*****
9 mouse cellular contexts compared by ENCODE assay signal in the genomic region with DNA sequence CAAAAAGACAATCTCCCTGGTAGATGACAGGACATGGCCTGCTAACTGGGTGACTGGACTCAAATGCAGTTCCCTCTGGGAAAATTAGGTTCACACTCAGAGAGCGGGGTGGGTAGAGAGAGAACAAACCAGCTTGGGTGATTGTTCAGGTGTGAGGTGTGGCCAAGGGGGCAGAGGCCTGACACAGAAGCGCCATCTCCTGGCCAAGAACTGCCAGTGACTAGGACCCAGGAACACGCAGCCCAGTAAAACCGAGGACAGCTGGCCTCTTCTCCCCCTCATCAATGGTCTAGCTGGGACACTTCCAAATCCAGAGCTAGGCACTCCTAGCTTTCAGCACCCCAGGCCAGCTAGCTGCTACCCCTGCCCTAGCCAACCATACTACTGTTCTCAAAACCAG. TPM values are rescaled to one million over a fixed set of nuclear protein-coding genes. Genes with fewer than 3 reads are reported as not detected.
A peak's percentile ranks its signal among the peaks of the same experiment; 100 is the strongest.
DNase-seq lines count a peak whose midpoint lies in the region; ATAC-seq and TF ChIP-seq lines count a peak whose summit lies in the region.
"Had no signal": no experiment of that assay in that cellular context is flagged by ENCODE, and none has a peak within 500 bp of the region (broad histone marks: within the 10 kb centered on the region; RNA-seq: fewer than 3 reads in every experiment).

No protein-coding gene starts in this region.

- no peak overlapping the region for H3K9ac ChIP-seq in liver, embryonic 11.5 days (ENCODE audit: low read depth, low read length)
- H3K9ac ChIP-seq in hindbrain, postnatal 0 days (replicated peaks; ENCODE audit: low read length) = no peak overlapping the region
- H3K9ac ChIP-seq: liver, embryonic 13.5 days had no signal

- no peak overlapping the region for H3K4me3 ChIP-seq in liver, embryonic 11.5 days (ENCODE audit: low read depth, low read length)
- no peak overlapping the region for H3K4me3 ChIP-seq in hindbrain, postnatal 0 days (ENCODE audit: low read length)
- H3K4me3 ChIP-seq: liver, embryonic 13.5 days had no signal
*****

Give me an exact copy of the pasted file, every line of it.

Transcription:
9 mouse cellular contexts compared by ENCODE assay signal in the genomic region with DNA sequence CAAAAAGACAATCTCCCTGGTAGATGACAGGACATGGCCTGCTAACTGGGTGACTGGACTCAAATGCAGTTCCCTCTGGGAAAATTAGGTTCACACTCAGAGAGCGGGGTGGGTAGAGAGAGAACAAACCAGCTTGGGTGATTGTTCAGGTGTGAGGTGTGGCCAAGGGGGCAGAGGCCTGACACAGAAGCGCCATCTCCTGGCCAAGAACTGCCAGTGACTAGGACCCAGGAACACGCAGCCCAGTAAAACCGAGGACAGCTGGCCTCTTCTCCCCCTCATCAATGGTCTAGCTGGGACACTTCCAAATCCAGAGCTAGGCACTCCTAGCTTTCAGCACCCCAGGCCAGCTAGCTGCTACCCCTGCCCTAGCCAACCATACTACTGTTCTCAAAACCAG. TPM values are rescaled to one million over a fixed set of nuclear protein-coding genes. Genes with fewer than 3 reads are reported as not detected.
A peak's percentile ranks its signal among the peaks of the same experiment; 100 is the strongest.
DNase-seq lines count a peak whose midpoint lies in the region; ATAC-seq and TF ChIP-seq lines count a peak whose summit lies in the region.
"Had no signal": no experiment of that assay in that cellular context is flagged by ENCODE, and none has a peak within 500 bp of the region (broad histone marks: within the 10 kb centered on the region; RNA-seq: fewer than 3 reads in every experiment).

No protein-coding gene starts in this region.

- no peak overlapping the region for H3K9ac ChIP-seq in liver, embryonic 11.5 days (ENCODE audit: low read depth, low read length)
- H3K9ac ChIP-seq in hindbrain, postnatal 0 days (replicated peaks; ENCODE audit: low read length) = no peak overlapping the region
- H3K9ac ChIP-seq: liver, embryonic 13.5 days had no signal

- no peak overlapping the region for H3K4me3 ChIP-seq in liver, embryonic 11.5 days (ENCODE audit: low read depth, low read length)
- no peak overlapping the region for H3K4me3 ChIP-seq in hindbrain, postnatal 0 days (ENCODE audit: low read length)
- H3K4me3 ChIP-seq: liver, embryonic 13.5 days had no signal